The stand out scenes are the songs ‘My girl’s pussy’ (yes, really!) and the song about the fondant fancies, complete with all the flair and foppishness of the Edwardian music hall tradition. This is Women’s Institute crossed with #MeToo.

There are also guest appearances from the WNO community chorus (who deliver a rousing performance as fellow suffragettes) and a nod to Haig and Helen Archdale’s gay relationship, demonstrating the extent to which Lady Rhondda tore up the rule book and challenged convention, albeit discreetly. There is a telling scene in the show when Margaret Haig and her friend are on the train (with their bomb-making materials) and they overhear a man saying “Suffragettes! If that was my wife, I’d give her a darn good thrashing!”.

Queue a hilariously camp sequence with a bunch of ‘men’ thrashing each other’s behinds with rolled up newspapers in a homo-erotic fashion. Nowadays we’d call this toxic masculinity at its worst – back then, those kinds of attitudes were de rigueur.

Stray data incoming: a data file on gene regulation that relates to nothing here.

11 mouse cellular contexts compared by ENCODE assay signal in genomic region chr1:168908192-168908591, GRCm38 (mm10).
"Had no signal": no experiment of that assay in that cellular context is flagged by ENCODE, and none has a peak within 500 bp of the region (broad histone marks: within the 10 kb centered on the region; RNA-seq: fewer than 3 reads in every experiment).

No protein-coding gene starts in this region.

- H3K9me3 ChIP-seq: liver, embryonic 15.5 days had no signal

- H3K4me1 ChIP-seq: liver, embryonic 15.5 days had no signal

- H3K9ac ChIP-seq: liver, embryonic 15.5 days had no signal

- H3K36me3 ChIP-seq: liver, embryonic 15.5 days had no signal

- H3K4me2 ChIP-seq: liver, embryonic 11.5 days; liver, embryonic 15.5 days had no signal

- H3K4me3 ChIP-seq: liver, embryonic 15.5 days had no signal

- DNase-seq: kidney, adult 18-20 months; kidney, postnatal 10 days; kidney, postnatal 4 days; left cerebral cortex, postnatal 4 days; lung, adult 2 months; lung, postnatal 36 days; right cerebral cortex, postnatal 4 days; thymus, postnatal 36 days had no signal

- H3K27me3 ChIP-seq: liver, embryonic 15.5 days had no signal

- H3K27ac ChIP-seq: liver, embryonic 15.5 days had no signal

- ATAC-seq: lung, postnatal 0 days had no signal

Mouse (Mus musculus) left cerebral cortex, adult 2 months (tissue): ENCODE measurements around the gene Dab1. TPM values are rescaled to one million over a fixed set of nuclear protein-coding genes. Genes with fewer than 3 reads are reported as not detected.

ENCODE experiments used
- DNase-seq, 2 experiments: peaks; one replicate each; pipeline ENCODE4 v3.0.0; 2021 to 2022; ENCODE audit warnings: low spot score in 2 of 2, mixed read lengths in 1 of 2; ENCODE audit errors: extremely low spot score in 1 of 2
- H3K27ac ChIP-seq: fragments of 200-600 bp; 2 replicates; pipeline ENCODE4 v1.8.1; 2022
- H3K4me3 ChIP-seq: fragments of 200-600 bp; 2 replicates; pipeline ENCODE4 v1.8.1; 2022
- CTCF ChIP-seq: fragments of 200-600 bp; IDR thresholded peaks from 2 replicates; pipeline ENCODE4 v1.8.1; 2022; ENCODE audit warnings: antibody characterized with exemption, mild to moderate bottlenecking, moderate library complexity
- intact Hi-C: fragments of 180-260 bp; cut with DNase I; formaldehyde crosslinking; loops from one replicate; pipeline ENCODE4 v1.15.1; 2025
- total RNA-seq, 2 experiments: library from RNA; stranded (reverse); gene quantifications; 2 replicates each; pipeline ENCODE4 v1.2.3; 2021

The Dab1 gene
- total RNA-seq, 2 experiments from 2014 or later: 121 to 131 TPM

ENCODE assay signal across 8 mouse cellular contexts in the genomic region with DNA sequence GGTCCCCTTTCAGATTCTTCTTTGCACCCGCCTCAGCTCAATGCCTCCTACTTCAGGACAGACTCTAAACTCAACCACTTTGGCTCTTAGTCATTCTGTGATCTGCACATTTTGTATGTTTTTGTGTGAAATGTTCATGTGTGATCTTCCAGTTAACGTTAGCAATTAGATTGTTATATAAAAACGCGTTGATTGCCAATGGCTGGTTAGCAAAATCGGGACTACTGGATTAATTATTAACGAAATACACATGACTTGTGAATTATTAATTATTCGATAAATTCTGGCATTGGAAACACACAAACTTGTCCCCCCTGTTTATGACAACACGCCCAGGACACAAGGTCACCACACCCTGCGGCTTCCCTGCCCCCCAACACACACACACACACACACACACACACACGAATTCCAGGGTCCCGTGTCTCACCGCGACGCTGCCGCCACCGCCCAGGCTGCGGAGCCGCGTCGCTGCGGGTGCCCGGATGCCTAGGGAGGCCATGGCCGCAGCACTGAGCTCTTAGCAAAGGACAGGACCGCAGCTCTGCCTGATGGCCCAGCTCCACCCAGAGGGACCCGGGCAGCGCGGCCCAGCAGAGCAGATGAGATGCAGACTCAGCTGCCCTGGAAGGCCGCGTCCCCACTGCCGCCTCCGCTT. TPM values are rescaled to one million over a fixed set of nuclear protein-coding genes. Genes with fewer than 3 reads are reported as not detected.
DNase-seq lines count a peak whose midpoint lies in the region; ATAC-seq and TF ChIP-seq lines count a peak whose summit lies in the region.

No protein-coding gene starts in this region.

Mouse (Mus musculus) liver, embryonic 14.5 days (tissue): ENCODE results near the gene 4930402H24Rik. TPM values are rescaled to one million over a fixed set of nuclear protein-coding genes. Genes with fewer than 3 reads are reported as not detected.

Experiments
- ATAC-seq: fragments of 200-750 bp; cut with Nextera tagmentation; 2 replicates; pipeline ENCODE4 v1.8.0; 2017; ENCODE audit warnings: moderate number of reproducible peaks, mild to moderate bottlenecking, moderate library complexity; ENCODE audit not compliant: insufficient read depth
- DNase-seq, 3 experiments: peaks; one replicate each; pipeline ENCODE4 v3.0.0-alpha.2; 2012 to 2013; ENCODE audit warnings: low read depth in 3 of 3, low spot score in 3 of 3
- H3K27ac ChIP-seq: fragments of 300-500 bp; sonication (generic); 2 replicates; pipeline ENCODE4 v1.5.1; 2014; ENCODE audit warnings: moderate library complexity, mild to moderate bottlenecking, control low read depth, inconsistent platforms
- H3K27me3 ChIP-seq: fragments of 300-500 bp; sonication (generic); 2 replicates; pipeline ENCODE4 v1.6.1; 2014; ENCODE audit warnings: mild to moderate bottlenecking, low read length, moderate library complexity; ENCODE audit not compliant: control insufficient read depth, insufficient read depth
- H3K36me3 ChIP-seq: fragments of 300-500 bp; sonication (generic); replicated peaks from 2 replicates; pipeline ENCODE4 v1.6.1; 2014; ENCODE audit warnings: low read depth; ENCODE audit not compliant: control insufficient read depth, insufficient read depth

I am no opera buff, but WNO have delivered a phenomenal tribute to Lady Rhondda and her contribution as a suffragette and business pioneer.

It was sensitive without being syrupy and witty without being cruel. Not everyone will get the satire, apparently – one audience member overheard in the loo commented she didn’t understand why ‘men were being made fun of’ and that she preferred the WNO community chorus to the production itself. For me, the main feeling I got was one of immense gratitude – that so many women like Haig faced violence, imprisonment and the scorn of society and for their dogged determination to change history for the better.

Their first victory was not a resounding success, the first bill allowing women to vote was only for women over 30 with property. There was plenty more to fight for – and with world events and pussy-grabbing presidents reminding us daily, some might say the battle is far from over. But as the legendary suffragette Emily Pankhurst once said: